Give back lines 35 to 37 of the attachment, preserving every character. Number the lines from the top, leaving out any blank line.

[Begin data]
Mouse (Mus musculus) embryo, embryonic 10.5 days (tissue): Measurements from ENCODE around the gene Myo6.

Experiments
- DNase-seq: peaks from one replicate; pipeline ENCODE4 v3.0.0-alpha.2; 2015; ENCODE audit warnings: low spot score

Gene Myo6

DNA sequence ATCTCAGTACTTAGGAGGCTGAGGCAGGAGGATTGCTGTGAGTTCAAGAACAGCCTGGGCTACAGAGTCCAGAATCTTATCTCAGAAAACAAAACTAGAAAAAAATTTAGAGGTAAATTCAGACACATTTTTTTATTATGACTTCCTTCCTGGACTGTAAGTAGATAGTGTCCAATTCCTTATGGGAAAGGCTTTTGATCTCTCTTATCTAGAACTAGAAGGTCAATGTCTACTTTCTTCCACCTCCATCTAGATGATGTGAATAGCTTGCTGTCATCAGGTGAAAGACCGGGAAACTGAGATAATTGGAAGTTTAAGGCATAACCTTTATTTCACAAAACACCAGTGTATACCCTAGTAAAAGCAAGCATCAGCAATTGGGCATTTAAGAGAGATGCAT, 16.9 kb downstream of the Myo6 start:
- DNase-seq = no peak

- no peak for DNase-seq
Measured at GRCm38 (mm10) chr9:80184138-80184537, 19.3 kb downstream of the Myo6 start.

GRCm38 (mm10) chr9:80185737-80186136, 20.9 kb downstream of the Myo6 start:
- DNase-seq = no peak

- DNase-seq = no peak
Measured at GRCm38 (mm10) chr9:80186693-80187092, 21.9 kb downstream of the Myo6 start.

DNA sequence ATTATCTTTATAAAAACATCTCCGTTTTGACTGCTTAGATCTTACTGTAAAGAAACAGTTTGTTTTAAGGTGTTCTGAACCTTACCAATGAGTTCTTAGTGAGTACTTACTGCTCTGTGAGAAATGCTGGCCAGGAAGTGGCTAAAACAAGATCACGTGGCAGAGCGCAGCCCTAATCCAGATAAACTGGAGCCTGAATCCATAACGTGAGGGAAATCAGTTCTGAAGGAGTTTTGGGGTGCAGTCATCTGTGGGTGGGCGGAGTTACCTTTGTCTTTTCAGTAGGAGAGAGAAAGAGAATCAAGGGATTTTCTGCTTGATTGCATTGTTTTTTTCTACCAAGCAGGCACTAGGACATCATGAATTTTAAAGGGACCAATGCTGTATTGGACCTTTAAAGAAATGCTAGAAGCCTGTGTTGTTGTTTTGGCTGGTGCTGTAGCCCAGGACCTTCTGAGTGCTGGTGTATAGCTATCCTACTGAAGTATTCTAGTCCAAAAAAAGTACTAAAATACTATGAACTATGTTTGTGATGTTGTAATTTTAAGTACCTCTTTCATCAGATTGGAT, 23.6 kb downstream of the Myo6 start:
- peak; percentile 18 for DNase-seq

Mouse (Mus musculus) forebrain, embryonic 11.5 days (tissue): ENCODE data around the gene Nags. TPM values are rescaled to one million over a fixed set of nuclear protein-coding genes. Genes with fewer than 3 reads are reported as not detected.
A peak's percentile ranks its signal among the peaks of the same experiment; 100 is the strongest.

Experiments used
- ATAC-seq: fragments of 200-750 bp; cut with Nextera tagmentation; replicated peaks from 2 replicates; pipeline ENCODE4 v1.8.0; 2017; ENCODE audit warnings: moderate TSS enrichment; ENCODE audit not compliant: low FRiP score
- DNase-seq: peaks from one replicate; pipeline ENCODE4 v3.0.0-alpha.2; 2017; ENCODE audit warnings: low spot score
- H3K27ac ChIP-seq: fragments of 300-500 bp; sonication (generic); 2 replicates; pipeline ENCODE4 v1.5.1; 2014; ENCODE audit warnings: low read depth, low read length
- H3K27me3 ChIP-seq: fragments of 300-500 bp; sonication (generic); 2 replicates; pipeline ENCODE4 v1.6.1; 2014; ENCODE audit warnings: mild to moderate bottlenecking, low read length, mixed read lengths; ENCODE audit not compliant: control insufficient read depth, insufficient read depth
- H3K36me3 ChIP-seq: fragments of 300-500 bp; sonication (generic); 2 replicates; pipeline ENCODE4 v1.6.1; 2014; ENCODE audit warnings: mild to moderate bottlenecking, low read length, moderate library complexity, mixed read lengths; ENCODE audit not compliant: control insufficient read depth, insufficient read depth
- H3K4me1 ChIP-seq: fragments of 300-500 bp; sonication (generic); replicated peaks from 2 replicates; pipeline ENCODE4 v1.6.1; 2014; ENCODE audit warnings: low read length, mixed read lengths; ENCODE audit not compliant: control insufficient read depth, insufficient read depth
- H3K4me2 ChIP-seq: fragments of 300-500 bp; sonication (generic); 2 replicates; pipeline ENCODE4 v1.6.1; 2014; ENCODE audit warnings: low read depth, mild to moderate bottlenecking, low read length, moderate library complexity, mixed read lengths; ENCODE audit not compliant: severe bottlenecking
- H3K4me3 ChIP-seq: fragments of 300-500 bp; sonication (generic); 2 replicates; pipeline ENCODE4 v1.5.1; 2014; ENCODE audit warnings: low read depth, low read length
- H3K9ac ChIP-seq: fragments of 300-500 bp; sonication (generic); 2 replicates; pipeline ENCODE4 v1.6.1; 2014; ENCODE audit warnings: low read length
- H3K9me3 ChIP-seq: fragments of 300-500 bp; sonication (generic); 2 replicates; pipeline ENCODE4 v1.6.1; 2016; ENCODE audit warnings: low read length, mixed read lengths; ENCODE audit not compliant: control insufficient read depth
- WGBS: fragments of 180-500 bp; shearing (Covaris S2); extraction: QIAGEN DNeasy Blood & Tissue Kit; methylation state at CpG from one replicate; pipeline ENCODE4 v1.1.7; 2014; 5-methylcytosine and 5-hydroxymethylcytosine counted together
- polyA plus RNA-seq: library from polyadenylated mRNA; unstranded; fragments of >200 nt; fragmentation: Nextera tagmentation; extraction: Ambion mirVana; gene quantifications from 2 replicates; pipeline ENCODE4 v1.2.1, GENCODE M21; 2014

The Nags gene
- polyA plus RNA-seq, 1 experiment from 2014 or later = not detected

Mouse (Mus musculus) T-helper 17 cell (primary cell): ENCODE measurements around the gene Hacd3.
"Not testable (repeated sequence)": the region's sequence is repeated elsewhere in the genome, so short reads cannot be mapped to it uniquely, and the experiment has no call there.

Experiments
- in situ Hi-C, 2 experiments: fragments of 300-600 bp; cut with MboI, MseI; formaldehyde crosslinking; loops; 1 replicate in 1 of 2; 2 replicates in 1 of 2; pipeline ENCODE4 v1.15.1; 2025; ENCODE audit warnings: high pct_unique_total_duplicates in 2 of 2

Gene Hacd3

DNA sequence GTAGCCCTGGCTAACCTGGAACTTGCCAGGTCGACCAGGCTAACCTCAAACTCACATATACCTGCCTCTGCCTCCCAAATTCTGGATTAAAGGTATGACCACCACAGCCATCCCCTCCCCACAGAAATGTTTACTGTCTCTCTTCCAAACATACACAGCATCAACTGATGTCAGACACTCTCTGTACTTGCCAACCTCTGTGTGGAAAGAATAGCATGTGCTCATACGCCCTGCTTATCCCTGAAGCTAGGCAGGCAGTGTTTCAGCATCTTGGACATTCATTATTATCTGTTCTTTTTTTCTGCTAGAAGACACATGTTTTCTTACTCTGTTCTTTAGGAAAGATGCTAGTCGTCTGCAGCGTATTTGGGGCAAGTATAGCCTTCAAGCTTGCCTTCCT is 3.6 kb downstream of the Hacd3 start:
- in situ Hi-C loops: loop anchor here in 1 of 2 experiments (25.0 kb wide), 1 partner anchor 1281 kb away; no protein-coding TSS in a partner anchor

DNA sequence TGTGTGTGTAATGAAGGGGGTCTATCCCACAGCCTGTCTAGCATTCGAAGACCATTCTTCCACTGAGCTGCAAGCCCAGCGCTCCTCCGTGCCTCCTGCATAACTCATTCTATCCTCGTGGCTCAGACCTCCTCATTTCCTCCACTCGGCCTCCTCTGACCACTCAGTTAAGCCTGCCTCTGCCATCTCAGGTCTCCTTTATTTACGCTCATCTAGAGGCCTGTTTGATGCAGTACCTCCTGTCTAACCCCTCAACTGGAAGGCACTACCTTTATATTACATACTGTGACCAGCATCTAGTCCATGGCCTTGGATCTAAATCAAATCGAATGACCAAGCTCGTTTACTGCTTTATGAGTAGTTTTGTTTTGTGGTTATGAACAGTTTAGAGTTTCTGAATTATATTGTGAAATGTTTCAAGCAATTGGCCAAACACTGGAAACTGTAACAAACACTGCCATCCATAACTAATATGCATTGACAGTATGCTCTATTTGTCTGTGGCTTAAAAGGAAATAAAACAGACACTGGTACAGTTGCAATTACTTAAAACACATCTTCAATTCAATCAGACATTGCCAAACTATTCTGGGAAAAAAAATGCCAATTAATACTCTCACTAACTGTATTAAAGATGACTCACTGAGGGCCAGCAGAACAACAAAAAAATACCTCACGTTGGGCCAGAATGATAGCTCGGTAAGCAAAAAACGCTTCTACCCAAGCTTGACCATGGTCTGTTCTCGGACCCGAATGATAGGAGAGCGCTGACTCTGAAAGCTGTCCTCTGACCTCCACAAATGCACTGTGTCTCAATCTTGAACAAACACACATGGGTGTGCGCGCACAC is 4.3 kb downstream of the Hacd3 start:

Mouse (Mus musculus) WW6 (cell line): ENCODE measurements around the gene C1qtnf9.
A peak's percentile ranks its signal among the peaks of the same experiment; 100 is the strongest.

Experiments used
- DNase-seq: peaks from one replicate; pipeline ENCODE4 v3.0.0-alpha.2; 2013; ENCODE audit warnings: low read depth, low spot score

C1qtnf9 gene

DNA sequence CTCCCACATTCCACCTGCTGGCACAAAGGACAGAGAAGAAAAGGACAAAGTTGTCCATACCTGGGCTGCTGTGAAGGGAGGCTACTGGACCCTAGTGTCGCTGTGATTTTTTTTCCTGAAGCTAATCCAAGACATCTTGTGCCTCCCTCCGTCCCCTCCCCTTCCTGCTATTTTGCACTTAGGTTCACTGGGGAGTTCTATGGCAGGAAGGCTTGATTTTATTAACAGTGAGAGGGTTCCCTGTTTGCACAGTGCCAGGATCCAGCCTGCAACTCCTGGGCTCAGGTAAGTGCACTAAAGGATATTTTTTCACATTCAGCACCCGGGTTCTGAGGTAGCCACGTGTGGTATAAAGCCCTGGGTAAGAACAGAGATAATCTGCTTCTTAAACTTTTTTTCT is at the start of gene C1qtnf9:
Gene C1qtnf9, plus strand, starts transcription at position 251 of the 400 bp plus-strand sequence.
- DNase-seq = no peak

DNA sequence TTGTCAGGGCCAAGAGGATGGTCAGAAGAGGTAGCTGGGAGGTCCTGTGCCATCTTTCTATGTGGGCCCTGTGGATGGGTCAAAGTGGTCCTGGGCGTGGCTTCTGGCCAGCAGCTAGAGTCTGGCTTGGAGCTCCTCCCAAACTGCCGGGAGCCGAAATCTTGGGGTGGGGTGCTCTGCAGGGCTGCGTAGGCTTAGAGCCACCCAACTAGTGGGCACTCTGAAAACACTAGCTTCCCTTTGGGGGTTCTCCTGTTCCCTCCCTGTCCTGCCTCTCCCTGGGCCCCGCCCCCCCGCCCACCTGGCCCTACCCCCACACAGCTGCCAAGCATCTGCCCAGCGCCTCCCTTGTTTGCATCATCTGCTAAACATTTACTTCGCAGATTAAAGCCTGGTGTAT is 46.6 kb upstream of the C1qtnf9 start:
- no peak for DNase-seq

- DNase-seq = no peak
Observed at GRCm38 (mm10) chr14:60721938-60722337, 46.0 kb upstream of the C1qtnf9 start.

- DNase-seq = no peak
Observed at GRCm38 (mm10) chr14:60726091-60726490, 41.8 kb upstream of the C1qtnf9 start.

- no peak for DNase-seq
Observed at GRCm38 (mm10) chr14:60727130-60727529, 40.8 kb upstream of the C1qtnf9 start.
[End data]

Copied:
- in situ Hi-C, 2 experiments: fragments of 300-600 bp; cut with MboI, MseI; formaldehyde crosslinking; loops; 1 replicate in 1 of 2; 2 replicates in 1 of 2; pipeline ENCODE4 v1.15.1; 2025; ENCODE audit warnings: high pct_unique_total_duplicates in 2 of 2

Gene Hacd3

DNA sequence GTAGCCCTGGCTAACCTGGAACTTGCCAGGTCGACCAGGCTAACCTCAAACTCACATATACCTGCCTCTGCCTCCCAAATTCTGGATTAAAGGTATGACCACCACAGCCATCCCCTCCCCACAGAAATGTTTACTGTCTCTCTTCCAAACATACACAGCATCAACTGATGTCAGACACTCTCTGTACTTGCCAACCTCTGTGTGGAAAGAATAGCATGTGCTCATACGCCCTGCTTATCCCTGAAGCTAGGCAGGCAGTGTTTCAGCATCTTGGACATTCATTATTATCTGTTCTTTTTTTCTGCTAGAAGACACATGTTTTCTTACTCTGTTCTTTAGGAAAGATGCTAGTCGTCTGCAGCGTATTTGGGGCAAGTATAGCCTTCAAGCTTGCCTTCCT is 3.6 kb downstream of the Hacd3 start: